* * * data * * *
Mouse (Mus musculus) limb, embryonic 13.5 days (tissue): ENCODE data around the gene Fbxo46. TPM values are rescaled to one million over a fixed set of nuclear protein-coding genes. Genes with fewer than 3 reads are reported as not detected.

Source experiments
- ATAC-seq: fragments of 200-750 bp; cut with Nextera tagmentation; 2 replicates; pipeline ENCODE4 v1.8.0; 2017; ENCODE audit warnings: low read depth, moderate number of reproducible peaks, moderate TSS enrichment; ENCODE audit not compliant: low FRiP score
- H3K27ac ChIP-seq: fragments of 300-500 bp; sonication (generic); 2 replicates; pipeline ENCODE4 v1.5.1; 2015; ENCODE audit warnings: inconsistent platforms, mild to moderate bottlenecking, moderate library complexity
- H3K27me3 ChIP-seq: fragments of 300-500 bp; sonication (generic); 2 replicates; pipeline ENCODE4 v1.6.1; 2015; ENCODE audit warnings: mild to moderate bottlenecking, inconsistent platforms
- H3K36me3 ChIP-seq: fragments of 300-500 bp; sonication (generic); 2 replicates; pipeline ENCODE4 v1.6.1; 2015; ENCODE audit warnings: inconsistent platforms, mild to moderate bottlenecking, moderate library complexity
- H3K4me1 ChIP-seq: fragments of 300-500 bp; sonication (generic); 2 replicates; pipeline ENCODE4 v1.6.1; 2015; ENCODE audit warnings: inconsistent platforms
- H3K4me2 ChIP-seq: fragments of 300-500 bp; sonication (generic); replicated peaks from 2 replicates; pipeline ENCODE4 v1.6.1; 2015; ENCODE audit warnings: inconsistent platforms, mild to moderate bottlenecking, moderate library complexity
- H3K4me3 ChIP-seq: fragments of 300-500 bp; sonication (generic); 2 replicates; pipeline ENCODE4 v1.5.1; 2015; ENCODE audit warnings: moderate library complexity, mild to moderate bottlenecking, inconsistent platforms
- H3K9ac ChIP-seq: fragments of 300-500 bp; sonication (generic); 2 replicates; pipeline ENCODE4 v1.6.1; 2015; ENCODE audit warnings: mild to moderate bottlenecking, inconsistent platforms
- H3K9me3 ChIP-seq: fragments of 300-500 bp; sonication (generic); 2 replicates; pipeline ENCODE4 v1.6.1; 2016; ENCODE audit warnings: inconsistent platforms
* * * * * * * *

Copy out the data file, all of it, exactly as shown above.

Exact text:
Mouse (Mus musculus) limb, embryonic 13.5 days (tissue): ENCODE data around the gene Fbxo46. TPM values are rescaled to one million over a fixed set of nuclear protein-coding genes. Genes with fewer than 3 reads are reported as not detected.

Source experiments
- ATAC-seq: fragments of 200-750 bp; cut with Nextera tagmentation; 2 replicates; pipeline ENCODE4 v1.8.0; 2017; ENCODE audit warnings: low read depth, moderate number of reproducible peaks, moderate TSS enrichment; ENCODE audit not compliant: low FRiP score
- H3K27ac ChIP-seq: fragments of 300-500 bp; sonication (generic); 2 replicates; pipeline ENCODE4 v1.5.1; 2015; ENCODE audit warnings: inconsistent platforms, mild to moderate bottlenecking, moderate library complexity
- H3K27me3 ChIP-seq: fragments of 300-500 bp; sonication (generic); 2 replicates; pipeline ENCODE4 v1.6.1; 2015; ENCODE audit warnings: mild to moderate bottlenecking, inconsistent platforms
- H3K36me3 ChIP-seq: fragments of 300-500 bp; sonication (generic); 2 replicates; pipeline ENCODE4 v1.6.1; 2015; ENCODE audit warnings: inconsistent platforms, mild to moderate bottlenecking, moderate library complexity
- H3K4me1 ChIP-seq: fragments of 300-500 bp; sonication (generic); 2 replicates; pipeline ENCODE4 v1.6.1; 2015; ENCODE audit warnings: inconsistent platforms
- H3K4me2 ChIP-seq: fragments of 300-500 bp; sonication (generic); replicated peaks from 2 replicates; pipeline ENCODE4 v1.6.1; 2015; ENCODE audit warnings: inconsistent platforms, mild to moderate bottlenecking, moderate library complexity
- H3K4me3 ChIP-seq: fragments of 300-500 bp; sonication (generic); 2 replicates; pipeline ENCODE4 v1.5.1; 2015; ENCODE audit warnings: moderate library complexity, mild to moderate bottlenecking, inconsistent platforms
- H3K9ac ChIP-seq: fragments of 300-500 bp; sonication (generic); 2 replicates; pipeline ENCODE4 v1.6.1; 2015; ENCODE audit warnings: mild to moderate bottlenecking, inconsistent platforms
- H3K9me3 ChIP-seq: fragments of 300-500 bp; sonication (generic); 2 replicates; pipeline ENCODE4 v1.6.1; 2016; ENCODE audit warnings: inconsistent platforms